It seems that the Kin is the dumbest smartphone in a competitive lineup of contemporary devices that almost-but-not-quite do things.
"You can't watch Web video, you can't send photos or video on Twitter," writes PC World's Jared Newman. "The Web browser doesn't support tabs, there's no native calendar or ability to sync other calendars, and there's no native GPS for accomplishing the very social function of meeting up with friends in real life. All of these limitations make the $30-per-month data plan requirement hard to swallow."
Let me guess how that's going to work out. A year from now the Kin will show up in Dilbert cartoons and "greatest blunders" lists - the one that includes New Coke.
The point here isn't the phone. The point is that once again someone has brought something to market without asking customers what they wanted.
For the last four months I've been studying what makes a VoIP business successful (hint: it has nothing to do with venture capital) or unsuccessful. In the course of this research, this struck me from Japanese telecom giant and VoIP pioneer, SoftBank's annual report:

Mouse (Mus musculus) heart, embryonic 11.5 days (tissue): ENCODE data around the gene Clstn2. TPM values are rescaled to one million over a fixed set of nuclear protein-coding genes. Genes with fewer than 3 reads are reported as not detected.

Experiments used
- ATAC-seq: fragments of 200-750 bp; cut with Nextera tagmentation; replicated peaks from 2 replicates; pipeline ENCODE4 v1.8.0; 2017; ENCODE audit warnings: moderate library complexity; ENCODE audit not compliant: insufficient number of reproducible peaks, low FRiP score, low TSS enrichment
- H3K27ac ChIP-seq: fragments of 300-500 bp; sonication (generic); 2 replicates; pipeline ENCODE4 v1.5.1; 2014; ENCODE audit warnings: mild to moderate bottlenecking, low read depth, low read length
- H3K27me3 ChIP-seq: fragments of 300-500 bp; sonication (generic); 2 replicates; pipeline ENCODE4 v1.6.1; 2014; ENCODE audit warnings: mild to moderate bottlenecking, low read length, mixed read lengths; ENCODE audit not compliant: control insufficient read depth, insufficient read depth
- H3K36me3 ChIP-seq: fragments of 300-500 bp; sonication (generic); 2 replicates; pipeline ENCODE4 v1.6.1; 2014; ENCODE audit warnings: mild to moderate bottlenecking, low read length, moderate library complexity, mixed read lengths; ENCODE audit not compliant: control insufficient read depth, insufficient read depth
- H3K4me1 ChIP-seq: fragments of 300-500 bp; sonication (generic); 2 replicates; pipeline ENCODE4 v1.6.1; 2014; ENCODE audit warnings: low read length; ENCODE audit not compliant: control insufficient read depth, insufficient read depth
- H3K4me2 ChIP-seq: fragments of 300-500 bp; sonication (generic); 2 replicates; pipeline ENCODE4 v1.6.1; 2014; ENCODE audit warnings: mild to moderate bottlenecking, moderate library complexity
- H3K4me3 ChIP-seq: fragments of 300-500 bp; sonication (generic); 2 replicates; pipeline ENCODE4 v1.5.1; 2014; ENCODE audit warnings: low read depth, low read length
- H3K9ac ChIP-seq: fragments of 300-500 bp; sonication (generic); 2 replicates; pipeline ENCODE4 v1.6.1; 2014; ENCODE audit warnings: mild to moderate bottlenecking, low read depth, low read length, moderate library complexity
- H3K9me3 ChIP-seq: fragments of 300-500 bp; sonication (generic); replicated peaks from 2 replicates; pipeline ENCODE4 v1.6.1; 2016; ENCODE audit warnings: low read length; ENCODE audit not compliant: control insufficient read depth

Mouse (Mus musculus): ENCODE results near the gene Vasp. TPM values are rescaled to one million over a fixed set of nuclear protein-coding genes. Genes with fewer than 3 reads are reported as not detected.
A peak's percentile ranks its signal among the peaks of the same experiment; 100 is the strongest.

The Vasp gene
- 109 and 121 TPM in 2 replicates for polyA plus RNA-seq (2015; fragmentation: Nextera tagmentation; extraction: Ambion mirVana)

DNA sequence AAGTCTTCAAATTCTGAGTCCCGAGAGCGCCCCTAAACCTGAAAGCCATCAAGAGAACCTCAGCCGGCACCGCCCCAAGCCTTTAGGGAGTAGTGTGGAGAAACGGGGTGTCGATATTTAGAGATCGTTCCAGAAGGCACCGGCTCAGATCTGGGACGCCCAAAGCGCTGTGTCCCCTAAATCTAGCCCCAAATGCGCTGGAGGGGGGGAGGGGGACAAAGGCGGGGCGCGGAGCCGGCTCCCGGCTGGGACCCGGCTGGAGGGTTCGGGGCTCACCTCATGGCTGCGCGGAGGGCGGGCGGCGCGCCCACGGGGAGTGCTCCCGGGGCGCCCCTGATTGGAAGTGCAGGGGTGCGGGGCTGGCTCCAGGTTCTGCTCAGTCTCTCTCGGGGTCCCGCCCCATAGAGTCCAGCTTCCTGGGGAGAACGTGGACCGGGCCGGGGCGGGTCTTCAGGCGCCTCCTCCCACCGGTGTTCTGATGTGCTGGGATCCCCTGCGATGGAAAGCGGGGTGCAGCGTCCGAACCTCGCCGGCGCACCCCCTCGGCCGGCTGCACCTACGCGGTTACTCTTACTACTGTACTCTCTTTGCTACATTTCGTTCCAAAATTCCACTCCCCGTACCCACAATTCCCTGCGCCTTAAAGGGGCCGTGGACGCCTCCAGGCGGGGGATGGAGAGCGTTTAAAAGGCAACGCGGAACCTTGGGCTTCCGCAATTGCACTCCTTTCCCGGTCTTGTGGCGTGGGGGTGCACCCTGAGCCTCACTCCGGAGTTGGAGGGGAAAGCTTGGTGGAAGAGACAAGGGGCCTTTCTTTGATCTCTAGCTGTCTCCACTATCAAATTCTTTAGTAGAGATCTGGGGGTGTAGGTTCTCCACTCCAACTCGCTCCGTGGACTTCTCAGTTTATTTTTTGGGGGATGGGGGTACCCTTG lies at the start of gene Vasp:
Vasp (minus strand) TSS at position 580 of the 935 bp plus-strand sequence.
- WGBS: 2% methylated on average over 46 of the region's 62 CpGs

"The SOFTBANK Group does not subscribe to traditional arguments like 'We are an infrastructure company, and therefore do not understand content,' or 'We are a content company, and are therefore not familiar with infrastructure.'...a unique business model... enables us to provide comprehensive services from the customer's perspective. In other words, the company first identifies an end-user service and develops the components to deliver it, instead of developing components that are then marketed to customers and business partners."
Oh, and BTW: SoftBank posted record operating income every year for the last five years. In FY 2009, the company's net income grew 124% to ¥96,716 million ($1.03 billion) on sales of ¥2,763,406 ($29.1 billion).